posted by Thom Holwerda on Mon 7th Dec 2009 18:51 UTC
IconIn what is certainly entirely expected, I was wrong about the whole CrunchPad drama. I suspected it was nothing more than a publicity stunt, but as it turns out, Fusion Garage's side of the story confirmed that the break between them and Arrington is real. During a press conference today, Fusion Garage told their side of the story, while also officially introducing the CrunchPad Joo Joo.


Legal note

Chandrasekar "Chandra" Rathakrishnan, CEO of Fusion Garage, told his side of the story during an online press conference. He claims that Fusion Garage had already been working on the tablet device before Michael Arrington first blogged about his idea. The two parties came into contact, and Arrington promised to do marketing and promotion for Fusion Garage, and maybe later he would actually buy the company.

"Unfortunately, Michael was unable to deliver at the project's date end, in February 2009," Rathakrishnan said, "Pictures of a birthday cake do not mean a contract is in place. If the project was to go forward, it was up to Fusion Garage."

"There was never any agreement of any kind between the two companies. This was nothing more than a potential acquisition that didn't occur. Michael sat back while we took all the risk. The suggestion that Michael or TechCrunch owns anything is simply ludicrous," he further explained, "TechCrunch didn't contribute a single line of code. As Michael wrote in his own April 2009 blog post, 'All credit should go to Fusion Garage'."

I'm pretty sure we haven't heard the last of that. Rathakrishnan denied that any lawsuit has been filed against Fusion Garage as of yet, something Arrington did state. "Despite what was written, there is no suit filed today. We own the IP and will defend it," he said, "To emphasize: Michael did not deliver on his promises, and we have decided to move on our own."


The Joo Joo

With all of the legal nonsense out of the way, let's talk about the tablet Fusion Garage officially unveiled today during the press event. The CrunchPad name is obviously out, and the device has been renamed to Joo Joo. Hardware-wise, its biggest attraction is probably the 12.1" capacitive touch screen, which is ridiculously large. It comes with a 4GB SSD, wifi (no 3G), and an accelerometer. It pumps out about 5 hours of battery life on a single charge.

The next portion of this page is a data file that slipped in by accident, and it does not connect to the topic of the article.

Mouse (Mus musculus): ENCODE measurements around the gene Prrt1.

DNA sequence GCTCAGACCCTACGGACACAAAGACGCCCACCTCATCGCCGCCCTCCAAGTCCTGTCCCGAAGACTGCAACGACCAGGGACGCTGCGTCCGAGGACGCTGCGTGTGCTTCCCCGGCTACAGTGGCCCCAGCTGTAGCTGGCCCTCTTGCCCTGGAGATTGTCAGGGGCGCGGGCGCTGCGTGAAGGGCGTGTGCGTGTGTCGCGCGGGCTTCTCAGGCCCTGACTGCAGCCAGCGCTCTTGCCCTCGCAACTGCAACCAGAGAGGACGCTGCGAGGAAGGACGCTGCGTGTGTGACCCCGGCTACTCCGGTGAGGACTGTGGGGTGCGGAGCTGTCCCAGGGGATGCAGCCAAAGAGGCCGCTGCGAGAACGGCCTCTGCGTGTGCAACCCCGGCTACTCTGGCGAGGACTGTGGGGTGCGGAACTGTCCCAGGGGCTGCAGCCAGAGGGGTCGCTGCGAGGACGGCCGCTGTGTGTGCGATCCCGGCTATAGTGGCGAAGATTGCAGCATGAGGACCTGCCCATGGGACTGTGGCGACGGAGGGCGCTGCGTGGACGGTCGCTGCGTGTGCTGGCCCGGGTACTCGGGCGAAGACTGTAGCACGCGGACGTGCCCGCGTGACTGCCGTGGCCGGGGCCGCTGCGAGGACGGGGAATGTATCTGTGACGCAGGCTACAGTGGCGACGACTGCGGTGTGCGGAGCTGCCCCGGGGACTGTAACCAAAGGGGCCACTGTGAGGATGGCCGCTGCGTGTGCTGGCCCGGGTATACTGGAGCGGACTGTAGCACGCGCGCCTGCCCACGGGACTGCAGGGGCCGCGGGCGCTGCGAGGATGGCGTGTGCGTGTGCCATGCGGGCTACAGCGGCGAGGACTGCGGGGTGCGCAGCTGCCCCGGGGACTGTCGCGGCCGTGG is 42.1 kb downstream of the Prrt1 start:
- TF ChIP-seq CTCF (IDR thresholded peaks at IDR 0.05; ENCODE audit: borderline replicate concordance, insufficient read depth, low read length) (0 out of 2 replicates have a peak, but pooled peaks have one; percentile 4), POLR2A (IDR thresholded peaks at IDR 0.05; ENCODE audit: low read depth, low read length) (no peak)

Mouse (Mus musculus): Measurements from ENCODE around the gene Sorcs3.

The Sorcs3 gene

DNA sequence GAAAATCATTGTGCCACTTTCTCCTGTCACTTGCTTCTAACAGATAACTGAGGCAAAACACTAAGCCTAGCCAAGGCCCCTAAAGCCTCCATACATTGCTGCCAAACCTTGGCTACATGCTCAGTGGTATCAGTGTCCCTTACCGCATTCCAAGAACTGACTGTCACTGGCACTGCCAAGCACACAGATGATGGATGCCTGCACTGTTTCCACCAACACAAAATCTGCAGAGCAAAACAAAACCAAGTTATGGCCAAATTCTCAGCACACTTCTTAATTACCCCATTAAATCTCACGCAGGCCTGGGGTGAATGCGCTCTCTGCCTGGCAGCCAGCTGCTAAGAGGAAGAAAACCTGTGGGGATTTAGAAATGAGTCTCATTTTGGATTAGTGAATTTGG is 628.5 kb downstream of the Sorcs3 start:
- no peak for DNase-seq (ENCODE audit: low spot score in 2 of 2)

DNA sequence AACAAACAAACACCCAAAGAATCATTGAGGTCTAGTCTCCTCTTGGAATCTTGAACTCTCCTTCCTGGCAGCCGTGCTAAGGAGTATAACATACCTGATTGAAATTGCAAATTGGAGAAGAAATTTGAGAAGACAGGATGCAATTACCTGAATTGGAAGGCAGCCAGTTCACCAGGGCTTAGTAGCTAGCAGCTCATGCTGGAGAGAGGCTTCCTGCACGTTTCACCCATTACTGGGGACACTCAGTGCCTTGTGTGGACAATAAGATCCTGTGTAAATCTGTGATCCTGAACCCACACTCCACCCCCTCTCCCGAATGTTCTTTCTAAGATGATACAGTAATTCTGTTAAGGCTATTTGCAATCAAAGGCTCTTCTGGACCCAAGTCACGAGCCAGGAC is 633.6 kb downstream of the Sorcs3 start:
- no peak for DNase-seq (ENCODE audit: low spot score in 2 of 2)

The Joo Joo boots straight into a browser running on a UNIX system, and it has a boot time of about 9 seconds. There are no applications or whatever other than the browser, making it remarably similar to Chrome OS. The graphics chip inside the Joo Joo is powerful enough to do HD video. Other than the off switch, the Joo Joo has no physical buttons.

Pre-orders start at December 11, with a price tag of 499 USD. You can order them at TheJooJoo.com.

David's Take on the Webcast

  • TechCrunch intended to acquire Fusion Garage with his CrunchPad Inc corporation, but they were never able to arrive at mutually acceptable terms. Arrington wanted a controlling interest. Fusion Garage CEO Chandrasekar Rathakrishnan's side of the story is that most of the discussion between his company and TechCrunch was about this failed acquisition effort, implying that once the acquisition talks were off, there was no real connection between his company and TechCrunch.
  • Rathakrishnan claims that there are no contracts of any kind linking Arrington/TechCrunch and Fusion Garage, and is emphatic that Arrington has no valid IP claims. He also says that as of yet no legal action has been initiated that he knows of.
  • Rathakrishnan claims that Fusion Garage raised all the funds, did all the OS development, and interacted with the hardware partners. He downplays Arrington's contribution and claims that there was a lot of talk and promises, but no concrete results. He says that Arrington promised to raise money and line up partners for the project, but wan't able to come through on those promises, leaving Fusion Garage to come through with fundraising on its own.
  • Rathakrishnan displayed the device in the video conference, but it was not a very good demo. He showed it boot up in nine seconds, and showed the main desktop, with icons for various web sites. The screen looked very green, but he said later on that it was a trick of the camera, and that the screen isn't green-tinted. He didn't demonstrate the device loading up any web sites. It could have been total puppetware for all we know. He didn't display any of its capabilities.
  • The big bombshell was that the ~$200 price point Arrington was aiming for was totally unrealistic, and the device, when launched, will cost $499. It will go on sale this month to be delivered in 8-10 weeks. It's going to be called the JooJoo.
  • He was very vague about the specs. It has a 12.1" touchscreen and five hour battery life, and has been designed to store stuff on the cloud, so it doesn't have a lot of flash memory. He defelcted a direct question from the audience about specs, so for some reason they don't want to talk about megahertz and megabytes.
  • He seemed very indignant about this whole imbroglio, and dismissive about TechCrunch's contribution to it success, which is ironic because there's no way this product would be getting so much attention had it not been for TechCrunch's hyping it and especially the tech media's morbid fascination with it now that there's a big public spat. He should thank his lucky stars. As for Thom's theory that this is all a big publicity stunt, nothing in the video conference pointed toward that, and I doubt that Rathakrishnan is a good enough actor to be able to fake the pissy mood he conveyed.
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